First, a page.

the trailer, the entire audience was invited on stage to be part of a
traditional group picture. A
great number of the audience quickly filled the stage. On the photographers
command it was all big wide 70mm smiles and the KRRR! hand sign. Mark and I left
shortly afterwards to get supper at the Hermes restaurant with Peggy and
Paul Rayton from Los Angeles, and Hans Hänssler, URC Video Service,
Stuttgart in Germany.
The following morning at 9 it was "Far and
Away" time, and then it was my turn to do my small bit. A new lecture
especially prepared for this seminar. A 45 min old-fashioned slide show with running
English commentary. A pure picture presentation about 60 years of large
Danish road show 70mm cinemas, IMAX and Special Venue 70mm entertainment. At
the last moment Pavel wanted the presentation to be translated to Czech too.
I didn't prepare for it, but we solved it by limiting my stream of talk, and
extending the time of each slide of the presentation with some additional
seconds. Bara Stepanova came to the rescue once again, and translated my
words for each slide. First I did 20 sec of talk, and then she took over for
20 seconds and repeated what I just said in Czech. An amazing job by Bara, I
am full admiration for her skills. It worked beautifully and the audience
seemed to like it. As conclusion to the presentation, and before lunch, Pavel ran a reel of "2010".
Bodešínský, Martin Leskovský & Petra Pokorná
After a break, I returned later this Saturday afternoon and climbed one
floor up to Pavel and his projectionists to take pictures, video clips and
see what's going on. Maybe even take a sniff of the mag striping on the 70mm
print, which is essential during any 70mm festival. 70mm smells of film,
magnetic oxide and the old adhesive that holds it on the film -- and
sometimes vinegar, the result of the aging process of the acetate film. The
odor flows through the projection area as a "perfume" for wide film nerds.
Upstairs in projection, through a narrow staircase filled with 70mm
transportation boxes, it is still two Meopta UM 35/70mm machines which are
the core of 70mm projection. They were installed in 1969 for the Todd-AO
premiere of "Those
Magnificent Men in their Flying Machines, or how I flew from London to Paris
in 25 hours and 11 minutes" (23. May 1969). The two majestic Czech 70mm projectors are
very quiet when they run. The room itself is also home to a
modern digital projector and a third 35mm film projector, plus several
rewind tables, and storage racks for film reels. Rolls of 70mm are
everywhere, reels and splicers for all formats, and previous seminar posters
on the walls. Dolby MPU-1 mag preamp, all sorts of controls, and a monitor
speaker, which plays the familiar film sound in a projection room. Both Dolby Stereo A and SR
for 70mm is installed, and a DATASAT (former DTS) processor. A well
functioning slide projector with 4000 watt xenon is rarely used, but Pavel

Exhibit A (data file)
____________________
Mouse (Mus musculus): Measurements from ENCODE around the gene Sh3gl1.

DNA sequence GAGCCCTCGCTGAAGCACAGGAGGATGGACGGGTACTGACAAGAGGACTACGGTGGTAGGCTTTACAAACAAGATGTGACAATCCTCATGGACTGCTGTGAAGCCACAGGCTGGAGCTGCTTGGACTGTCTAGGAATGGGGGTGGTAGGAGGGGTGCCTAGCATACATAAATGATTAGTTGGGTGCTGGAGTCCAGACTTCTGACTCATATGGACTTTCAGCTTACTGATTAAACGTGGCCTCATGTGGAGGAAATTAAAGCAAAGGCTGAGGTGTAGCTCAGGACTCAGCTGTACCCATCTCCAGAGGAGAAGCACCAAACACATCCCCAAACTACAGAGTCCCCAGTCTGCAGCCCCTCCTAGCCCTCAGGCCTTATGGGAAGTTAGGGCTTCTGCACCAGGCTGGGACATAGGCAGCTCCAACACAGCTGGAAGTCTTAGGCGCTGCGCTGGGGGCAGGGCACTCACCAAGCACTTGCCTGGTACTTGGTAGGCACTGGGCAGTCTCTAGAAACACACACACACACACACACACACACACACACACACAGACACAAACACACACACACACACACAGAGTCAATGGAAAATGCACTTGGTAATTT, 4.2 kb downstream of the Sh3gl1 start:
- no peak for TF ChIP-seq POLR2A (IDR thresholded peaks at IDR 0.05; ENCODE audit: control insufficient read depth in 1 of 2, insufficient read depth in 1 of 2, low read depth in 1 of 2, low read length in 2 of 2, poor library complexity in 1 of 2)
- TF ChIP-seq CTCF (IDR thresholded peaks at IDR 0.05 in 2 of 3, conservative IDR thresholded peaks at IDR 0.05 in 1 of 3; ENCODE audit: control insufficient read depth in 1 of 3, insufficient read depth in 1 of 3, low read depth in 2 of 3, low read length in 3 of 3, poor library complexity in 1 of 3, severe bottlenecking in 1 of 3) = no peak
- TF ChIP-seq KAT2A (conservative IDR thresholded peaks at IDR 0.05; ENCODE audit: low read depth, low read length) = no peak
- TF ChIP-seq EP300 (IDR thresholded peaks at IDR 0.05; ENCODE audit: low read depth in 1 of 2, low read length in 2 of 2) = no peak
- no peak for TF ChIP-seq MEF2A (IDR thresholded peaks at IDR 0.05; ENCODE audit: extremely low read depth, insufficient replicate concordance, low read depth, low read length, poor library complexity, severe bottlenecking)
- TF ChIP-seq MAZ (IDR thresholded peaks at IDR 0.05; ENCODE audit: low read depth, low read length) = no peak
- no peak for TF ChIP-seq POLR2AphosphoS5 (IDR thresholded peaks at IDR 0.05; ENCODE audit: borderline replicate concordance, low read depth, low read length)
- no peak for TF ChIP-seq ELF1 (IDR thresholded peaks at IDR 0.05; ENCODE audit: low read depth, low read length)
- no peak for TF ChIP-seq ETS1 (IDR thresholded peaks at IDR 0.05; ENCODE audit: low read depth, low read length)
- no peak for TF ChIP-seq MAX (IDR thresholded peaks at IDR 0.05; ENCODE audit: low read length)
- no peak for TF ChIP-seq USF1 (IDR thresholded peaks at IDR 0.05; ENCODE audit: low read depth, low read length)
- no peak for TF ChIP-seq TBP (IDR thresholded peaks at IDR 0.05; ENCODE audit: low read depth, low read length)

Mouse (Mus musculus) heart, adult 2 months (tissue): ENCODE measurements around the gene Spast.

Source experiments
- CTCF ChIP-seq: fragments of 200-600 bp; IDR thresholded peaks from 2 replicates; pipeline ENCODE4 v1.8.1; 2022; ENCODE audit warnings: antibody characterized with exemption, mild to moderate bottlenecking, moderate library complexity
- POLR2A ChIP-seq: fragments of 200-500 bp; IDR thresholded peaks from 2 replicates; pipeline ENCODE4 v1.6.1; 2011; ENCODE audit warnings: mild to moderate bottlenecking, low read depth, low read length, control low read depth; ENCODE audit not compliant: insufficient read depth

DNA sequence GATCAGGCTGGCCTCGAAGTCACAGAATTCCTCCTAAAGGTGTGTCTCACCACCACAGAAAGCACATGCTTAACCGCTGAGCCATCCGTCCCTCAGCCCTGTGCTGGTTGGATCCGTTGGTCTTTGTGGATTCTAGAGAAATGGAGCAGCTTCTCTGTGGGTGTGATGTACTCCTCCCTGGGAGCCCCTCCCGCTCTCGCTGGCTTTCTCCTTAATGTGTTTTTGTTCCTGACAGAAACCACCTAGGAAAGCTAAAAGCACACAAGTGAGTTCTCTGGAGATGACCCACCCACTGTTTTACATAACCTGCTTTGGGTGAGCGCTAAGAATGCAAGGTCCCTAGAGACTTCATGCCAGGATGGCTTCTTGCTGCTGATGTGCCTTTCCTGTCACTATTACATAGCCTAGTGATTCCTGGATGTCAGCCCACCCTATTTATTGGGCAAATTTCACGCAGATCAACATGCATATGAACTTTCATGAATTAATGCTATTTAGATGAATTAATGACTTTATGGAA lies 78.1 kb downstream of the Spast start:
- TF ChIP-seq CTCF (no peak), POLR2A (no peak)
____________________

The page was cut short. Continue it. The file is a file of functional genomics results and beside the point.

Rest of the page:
demonstrated it for me on Sunday morning. Pavel (b. 1965) always invite the
audience to the projection room to see what is going on. Projectionists this
time were Petra and Martin, but Pavel is also running the projectors
I saw the last half of "Hook", and then Mark and I continued with the
newish "STAR!" print in Todd-AO from the first row. "STAR!"
was scheduled to begin 20:40, but didn't start until after the intro's and
hand out of surprise gifts for people in the audience. The film is nearly 3
hours plus intermission, and I felt it would become too late for me to stay
until the end, and then watch a 20 min video. Pavel had let us know in
advance, that following "STAR!" he would show Hans Hänssler's video
production of a visit to a French 70mm fan. Unfortunately the DATASAT / DTS
was out of synch on both machines. The sound came a couple of frames too
early. Mark and I left at the intermission, because we were tired and needed
dinner. We went to the Hermes restaurant again, and had the spaghetti
bolognaise, and like the evening before, Hans Haenssler joined us. We were
also joined by "my" skilled translator Bara and friend.
Most of the films I planned to see this time, are with full colour. All except
"Where Eagles Dare" which hasn't got any many cyan and
yellow colours left, except the "classic" reddish/brownish tone. It's not
pink, it's brown. It is faded because of the age. Despite being faded, there
is a special feeling seeing a print like that, which I like. It's how I
remember it and how I have gotten used to see it the past 20 years. This is an
original Road Show release print with intermission, and entr'acte music, which has entertained people for 50 years. My
daughter Maria - an experienced 70mm film goer - expressed it beautifully
once like this. "Seeing the scratches and spots of dust here and there, reminds me
of the thousands and thousands of people who have seen this over the years.
I gives me the right feeling of nostalgia which I enjoy at festivals like
this." Whenever I like, I can always see it in full color on BluRay,
but it not the Road Show version. It would be nice to have the colours
restored in the cinema, but strange to see it digitally cleaned up on a flat
screen in full color, and without European intermission or entr'acte like